Easing the .30-06 up to my shoulder, I settled the crosshairs on the buck’s chest, exhaled partially and squeezed off. Two football field lengths away, the eight-pointer crumpled on the spot. I had just killed my second buck on a two-day hunt with legendary deer hunter, Realtree founder, and college football star Bill Jordan.
Bill had invited a few writers to join him for a hunt at Callaway Gardens in Georgia and my guide had placed me on an elevated stand overlooking a power line clearing. In two days I collected two nice bucks and saw many other deer. Ever since then, I’ve been a firm believer in hunting power lines, especially in a location new to me, like this Georgia property was.
When looking at a vast mature forest you plan to hunt, picking a specific spot may seem like a daunting, almost impossible task. But if you study a topo, pour over Google Earth maps, or go on a scouting foray and pinpoint a power line running through it, you’ve found a perfect spot to begin your hunt.
Unbroken, mature forests offer little in the way of food or cover for whitetails. But a power line slicing through such sterile environments provides miles of prime edge habitat with both abundant shelter and food such as tender forbs, berries, shrubs, and saplings.
Power companies don’t need the lines mowed down to the ground like a golf course, so they often let them grow up into low brush and only mow or cut back the trees occasionally. Sometimes they even seed the openings with plants deer like to eat.
Since they are more open than the surrounding woods, power lines also funnel deer in routes that parallel them until they reach a good strategic point to cross over to the other side. This helps you pinpoint prime stand locations.
As good as they are, it still takes a carefully planned strategy to get the most out of hunting these deer magnets.
First, pick the right lines to hunt. Using a topographic map, MyTopo.com, or Google Earth, select a line that passes through forested land, since those running through open areas offer no attraction to deer.
Next, get out and scout to see where deer are moving in relation to the line. Chances are they’ll parallel it in some areas and cross it in a few strategic spots. These are often where there is a major food source on the opposite side, such as a corn, alfalfa, or soybean field or perhaps an abandoned orchard.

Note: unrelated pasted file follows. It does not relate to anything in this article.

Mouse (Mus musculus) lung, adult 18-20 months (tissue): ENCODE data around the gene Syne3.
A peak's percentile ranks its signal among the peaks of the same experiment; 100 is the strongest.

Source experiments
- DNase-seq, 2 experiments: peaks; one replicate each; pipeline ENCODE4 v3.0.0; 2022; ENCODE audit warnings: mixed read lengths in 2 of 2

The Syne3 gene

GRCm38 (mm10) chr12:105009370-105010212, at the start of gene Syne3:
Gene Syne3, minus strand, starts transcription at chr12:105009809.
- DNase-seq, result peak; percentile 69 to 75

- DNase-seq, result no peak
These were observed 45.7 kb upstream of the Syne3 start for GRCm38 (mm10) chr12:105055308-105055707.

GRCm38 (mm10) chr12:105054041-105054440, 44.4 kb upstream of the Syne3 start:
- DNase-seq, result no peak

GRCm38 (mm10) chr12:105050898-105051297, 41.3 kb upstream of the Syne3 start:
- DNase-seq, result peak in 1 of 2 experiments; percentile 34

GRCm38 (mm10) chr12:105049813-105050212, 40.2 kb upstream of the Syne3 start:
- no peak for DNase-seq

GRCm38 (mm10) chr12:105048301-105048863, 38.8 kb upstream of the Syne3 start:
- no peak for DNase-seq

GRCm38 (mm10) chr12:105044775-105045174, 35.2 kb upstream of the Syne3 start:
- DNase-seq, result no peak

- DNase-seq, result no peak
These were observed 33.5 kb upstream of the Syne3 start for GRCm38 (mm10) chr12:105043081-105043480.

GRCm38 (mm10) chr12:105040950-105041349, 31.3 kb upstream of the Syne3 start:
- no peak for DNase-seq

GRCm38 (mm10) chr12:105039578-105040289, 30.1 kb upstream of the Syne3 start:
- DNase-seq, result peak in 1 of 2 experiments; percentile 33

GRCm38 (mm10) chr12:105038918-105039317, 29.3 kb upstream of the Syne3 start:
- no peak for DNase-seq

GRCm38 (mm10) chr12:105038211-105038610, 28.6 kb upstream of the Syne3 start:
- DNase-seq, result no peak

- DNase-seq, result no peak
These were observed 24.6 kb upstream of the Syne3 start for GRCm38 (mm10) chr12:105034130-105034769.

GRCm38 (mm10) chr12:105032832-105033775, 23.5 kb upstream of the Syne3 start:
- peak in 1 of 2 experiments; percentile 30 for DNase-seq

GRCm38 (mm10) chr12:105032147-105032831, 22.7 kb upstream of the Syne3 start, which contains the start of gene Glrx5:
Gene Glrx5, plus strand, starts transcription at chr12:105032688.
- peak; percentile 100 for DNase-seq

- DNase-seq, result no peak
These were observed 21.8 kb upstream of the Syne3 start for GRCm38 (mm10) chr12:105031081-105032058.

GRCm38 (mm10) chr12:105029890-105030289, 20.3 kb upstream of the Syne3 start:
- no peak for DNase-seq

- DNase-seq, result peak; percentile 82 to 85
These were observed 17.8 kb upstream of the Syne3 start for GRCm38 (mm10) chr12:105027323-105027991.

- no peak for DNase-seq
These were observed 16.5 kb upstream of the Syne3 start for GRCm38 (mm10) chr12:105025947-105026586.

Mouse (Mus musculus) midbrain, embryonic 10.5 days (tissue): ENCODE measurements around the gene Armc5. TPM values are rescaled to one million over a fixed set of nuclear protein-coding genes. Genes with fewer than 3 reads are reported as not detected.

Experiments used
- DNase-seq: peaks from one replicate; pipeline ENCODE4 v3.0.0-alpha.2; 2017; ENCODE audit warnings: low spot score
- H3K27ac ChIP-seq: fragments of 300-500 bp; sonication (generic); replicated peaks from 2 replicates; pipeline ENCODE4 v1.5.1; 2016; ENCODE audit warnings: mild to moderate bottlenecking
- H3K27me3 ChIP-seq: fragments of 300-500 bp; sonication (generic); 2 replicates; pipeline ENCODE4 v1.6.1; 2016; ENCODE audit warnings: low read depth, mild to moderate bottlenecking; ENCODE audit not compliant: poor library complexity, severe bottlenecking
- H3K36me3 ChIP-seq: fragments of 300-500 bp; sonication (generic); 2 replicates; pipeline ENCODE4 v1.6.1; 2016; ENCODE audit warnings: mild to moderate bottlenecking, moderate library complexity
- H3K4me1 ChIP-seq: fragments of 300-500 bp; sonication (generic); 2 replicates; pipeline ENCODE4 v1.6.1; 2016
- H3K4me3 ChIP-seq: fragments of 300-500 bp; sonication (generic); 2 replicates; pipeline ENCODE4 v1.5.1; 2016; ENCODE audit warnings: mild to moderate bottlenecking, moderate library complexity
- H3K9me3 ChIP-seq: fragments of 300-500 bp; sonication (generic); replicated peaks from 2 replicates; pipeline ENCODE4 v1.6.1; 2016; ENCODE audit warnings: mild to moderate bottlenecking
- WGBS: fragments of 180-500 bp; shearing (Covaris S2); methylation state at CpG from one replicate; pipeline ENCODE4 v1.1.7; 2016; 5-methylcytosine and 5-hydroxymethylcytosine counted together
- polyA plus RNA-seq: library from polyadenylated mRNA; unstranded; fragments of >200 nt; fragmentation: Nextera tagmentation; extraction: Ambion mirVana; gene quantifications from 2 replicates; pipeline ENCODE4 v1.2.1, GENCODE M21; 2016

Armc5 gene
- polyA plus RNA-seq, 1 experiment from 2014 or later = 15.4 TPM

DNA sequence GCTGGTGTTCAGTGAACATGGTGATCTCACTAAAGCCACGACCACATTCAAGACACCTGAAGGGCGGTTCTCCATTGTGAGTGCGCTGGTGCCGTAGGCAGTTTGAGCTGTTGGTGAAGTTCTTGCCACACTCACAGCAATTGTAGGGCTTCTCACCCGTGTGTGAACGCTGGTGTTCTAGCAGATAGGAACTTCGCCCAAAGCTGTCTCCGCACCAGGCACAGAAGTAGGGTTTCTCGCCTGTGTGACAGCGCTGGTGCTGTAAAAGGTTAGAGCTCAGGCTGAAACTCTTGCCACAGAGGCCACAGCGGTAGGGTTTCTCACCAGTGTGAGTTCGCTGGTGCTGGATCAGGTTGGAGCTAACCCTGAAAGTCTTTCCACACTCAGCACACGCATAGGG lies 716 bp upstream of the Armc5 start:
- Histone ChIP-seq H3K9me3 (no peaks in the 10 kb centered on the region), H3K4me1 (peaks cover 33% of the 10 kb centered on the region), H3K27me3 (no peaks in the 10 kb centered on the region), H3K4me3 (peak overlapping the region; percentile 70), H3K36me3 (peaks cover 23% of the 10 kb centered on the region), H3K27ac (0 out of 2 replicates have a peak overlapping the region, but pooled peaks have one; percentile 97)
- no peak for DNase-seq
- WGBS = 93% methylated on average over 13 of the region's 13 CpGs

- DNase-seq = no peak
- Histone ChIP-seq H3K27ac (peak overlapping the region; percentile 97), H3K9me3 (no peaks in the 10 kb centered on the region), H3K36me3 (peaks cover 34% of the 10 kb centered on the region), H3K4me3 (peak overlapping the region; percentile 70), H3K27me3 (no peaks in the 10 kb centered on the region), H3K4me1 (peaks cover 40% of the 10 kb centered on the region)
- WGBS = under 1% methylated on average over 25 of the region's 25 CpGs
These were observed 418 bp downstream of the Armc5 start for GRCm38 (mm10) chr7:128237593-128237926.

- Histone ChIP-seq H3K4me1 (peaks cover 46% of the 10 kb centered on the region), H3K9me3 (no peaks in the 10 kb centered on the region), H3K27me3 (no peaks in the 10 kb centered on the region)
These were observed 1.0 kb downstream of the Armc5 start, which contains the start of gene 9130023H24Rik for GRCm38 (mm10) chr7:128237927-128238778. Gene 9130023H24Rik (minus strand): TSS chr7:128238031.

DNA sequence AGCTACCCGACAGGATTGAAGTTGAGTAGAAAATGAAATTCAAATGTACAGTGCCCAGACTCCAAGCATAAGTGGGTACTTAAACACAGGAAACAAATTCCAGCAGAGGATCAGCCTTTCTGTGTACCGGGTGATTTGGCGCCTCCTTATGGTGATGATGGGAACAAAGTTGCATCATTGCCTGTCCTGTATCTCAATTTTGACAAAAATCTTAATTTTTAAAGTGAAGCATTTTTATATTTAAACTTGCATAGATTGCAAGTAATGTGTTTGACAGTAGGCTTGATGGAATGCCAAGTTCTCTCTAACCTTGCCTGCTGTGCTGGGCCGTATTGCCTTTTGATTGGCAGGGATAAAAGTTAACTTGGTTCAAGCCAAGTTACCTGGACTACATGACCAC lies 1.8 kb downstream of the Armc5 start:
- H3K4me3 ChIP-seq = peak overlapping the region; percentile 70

Bucks don’t want to cross where they’re exposed, so look for low spots or dips in the terrain. Follow the trails along the power line and then find fresh large tracks where animals ventured out into the opening and crossed to the other side. That’s a prime stand site.
Also search for areas where the trails parallel the line and some tracks lead out into the line but don’t cross it. This is likely a spot where the deer simply ventured out to browse on raspberry, blackberry, honeysuckle, greenbrier, forbs, and saplings. Look for droppings, indicating the deer lingered there and chewed stems of bushes and branch tips.
Place the stand where you can see into the clearing to pick up feeding animals and also back into the surrounding woods for deer milling about there before venturing into the open. Avoid setting up right on the edge where your human form will stand out.
Still hunting. Power lines also offer a perfect setup for still hunting. Ease along just inside the cover, staying back far enough that you can’t be seen by the animals in the clearing. Loop up every 50 to 100 yards and carefully scan the line for grazing or crossing deer. Also search along the edges back in the cover on the far side with 8 or 10 power binoculars.
Sometimes there’s an access or maintenance trail paralleling the line just back in cover where you can sneak along quietly without busting through brush or making a racket. Use this if it’s available.
If you see a buck too far for a shot, you have two options. You can make a looping stalk back in cover to get in range, or use a grunt call, doe bleat, or rattling horns to try to entice him closer. Opt for the second approach if the rut is about to start or in full swing.
Drives. Find heavy deer use areas next to a power line that also feature good, thick bedding cover. Push that area towards the line with the wind behind the drivers.
Before starting, position two posters on the edge of the clearing, but on the same side as the drivers, flanking them. This way they can take bucks that curl out the sides or those that run across the line and not be shooting towards the drivers. The drivers themselves can shoot at deer that run back behind, from the way they came.
Safety & permission. Never shoot if your bullet might hit a power line, pole, transmission tower, or workers who might be performing maintenance on the line. Wear blaze orange and always obtain permission before hunting the line from the power company or landowner, whoever controls access rights.
No, you might not tag two bucks in two days like I was fortunate to do on the Georgia hunt with Bill Jordan, but I can almost guarantee a power line setup will produce some fine deer hunting memories with enough scouting and persistence and the right tactical approach.